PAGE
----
The New York Times Book Review
“William Giraldi’s memoir . . . offers a brilliant anthropological excursion into a world few of us will ever penetrate . . . To an urban reader used to bookstores and cocktail parties, Giraldi’s Manville, N.J., is as exotic as the Kalahari. . . . Perceptive and eloquent.”
The Washington Post
“The Hero’s Body offers a wise and thoughtful personal narrative as well as an illuminating portrait of a seductive, if hazardous, American subculture. . . . Grief is a golem that we all have to contend with at some point in our lives, and some of the most arresting passages in this taut but tender memoir involve the author’s reflections on the loss of his father. . . . In this gathering of memories, a gifted writer has certainly found the right words.”
The Wall Street Journal
"Giraldi writes about his life in a way that shows us the depths of masculinity. He makes us see that if masculinity is a mask, it is bonded to the male face. This is one of the best memoirs I’ve read in years."
“The best memoirs give you a new perspective, make you see a slice of life you had either dismissed or ignored. William Giraldi's does just that as he lyrically explains bodybuilding and . . . recounts his father's death. The book is a philosophical journey into the question of masculinity. . . . A very fine memoir . . . which poetically explains male angst, weightlifting, and a very literate son’s deep love for a very fine father.”
“There isn’t a sentence in The Hero’s Body that lacks vigor or limps onto the page. His prose is sonorously throttled like a twin-barrel exhaust, and as Giraldi feeds 'the mandatory obsessiveness of grieving,' his attention to language becomes more acute.”
Los Angeles Review of Books
"The language of The Hero’s Body captures the adrenaline-drenched world of training and lifting without fetishizing that sphere. What keeps Giraldi grounded is his recognition of the fragility of our bodies, particularly when they are pushed to their limits. . . . The Hero’s Body is easily the most literary book ever written about bodybuilding. . . . At its soul, it is a New Jersey book about a New Jersey father."
"The Hero's Body is a terse, gripping memoir set in working-class New Jersey. Giraldi’s hyper-masculine childhood is a foil for his revelations on the true fragility of male identity."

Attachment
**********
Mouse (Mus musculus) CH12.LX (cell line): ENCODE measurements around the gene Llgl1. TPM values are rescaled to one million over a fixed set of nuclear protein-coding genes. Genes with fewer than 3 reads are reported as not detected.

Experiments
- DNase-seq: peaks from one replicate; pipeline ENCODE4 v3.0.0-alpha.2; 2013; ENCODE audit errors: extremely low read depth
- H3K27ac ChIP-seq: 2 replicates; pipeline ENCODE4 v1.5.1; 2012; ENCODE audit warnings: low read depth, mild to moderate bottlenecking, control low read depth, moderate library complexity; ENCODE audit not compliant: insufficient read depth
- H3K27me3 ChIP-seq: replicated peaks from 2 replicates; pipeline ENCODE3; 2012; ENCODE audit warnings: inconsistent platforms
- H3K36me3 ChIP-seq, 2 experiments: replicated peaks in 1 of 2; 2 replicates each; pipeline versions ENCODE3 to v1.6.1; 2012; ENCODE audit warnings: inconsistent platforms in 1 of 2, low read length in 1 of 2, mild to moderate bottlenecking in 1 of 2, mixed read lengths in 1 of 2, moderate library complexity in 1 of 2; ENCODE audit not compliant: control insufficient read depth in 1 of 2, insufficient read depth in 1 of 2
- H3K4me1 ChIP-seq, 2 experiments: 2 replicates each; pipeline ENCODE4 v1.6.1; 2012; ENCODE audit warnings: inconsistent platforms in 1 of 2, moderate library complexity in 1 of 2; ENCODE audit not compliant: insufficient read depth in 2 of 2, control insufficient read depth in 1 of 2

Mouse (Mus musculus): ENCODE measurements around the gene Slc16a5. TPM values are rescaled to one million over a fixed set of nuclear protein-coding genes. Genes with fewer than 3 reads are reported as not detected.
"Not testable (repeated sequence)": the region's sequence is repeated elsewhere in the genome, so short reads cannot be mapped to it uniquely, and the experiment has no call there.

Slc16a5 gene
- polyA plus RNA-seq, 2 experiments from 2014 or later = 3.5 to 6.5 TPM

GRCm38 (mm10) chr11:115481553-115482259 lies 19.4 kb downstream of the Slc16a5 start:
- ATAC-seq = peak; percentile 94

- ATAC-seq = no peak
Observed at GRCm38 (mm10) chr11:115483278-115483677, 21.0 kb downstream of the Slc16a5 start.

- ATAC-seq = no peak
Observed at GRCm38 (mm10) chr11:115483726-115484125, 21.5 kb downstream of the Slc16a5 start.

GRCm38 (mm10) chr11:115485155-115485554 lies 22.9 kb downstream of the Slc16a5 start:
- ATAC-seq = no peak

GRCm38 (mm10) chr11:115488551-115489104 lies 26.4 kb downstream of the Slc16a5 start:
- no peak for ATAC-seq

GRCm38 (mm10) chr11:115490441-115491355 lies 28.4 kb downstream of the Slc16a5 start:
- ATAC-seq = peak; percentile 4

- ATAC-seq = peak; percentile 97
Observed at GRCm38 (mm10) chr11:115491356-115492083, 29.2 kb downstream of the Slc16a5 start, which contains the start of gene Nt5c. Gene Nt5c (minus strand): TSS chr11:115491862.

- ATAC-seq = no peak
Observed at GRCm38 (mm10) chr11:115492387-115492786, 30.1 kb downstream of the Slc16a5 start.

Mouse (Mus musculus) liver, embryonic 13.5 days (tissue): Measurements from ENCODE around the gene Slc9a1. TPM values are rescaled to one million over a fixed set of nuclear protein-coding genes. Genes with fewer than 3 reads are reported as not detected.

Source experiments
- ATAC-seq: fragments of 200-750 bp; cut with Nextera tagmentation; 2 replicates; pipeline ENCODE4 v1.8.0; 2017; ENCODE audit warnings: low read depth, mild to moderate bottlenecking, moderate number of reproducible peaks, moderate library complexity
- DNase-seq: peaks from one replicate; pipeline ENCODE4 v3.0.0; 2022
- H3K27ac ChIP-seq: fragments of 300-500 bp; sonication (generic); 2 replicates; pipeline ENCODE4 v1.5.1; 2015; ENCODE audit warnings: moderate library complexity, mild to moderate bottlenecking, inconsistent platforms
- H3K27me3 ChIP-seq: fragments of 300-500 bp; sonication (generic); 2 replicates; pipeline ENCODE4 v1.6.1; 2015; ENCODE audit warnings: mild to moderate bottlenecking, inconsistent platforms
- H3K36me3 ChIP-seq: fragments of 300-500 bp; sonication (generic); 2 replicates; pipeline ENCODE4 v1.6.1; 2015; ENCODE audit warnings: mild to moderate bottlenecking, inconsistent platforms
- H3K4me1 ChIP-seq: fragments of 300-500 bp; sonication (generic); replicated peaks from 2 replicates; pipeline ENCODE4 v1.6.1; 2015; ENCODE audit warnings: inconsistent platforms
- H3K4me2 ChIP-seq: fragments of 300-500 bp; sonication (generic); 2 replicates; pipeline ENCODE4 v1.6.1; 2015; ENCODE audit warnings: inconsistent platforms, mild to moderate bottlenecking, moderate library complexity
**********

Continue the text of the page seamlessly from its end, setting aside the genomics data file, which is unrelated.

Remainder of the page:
"Absorbing . . . Giraldi urges us to put aside our preconceptions and appreciate bodybuilding as an aesthetic pursuit, and the bodybuilder as a kind of walking poetry."
The Times Literary Supplement
"Is this the best book I’ve ever read on the subject of masculinity? Maybe it is, I thought, the first time I read it. And then I thought, Tom Wolfe’s A Man in Full is about masculinity. So is Hemingway’s Death in the Afternoon, David Vann’s Goat Mountain and Bret Easton Ellis’s American Psycho. But this book is different. It is really about masculinity. The maleness here feels very raw."
“Giraldi's robust and elegant writing delves in a vigorously poetic fashion into the heroic efforts men make to sculpt their bodies—either through bodybuilding or riding motorcycles—and discovers that the truly heroic is being fully and convincingly yourself.”
“Obsession and extremity, masculinity, and the heroism of Giraldi’s title are the major themes. Christ haunts the pages. So does family, and the strange confederations families inspire, plus the ways they can fall apart and be destroyed . . . The Hero’s Body contains beauty, solace, humor, a whole reference library.”
"Deeply fascinating . . . A gifted novelist, Giraldi dwells in the world of the dark and complex, and he brings that perspective to this memoir."
The National Book Review
“Giraldi’s own style is graceful and poetic, influenced no doubt by poets like Larkin, Yeats and Auden, whose words enrich this memoir. . . . [A] profoundly moving memoir.”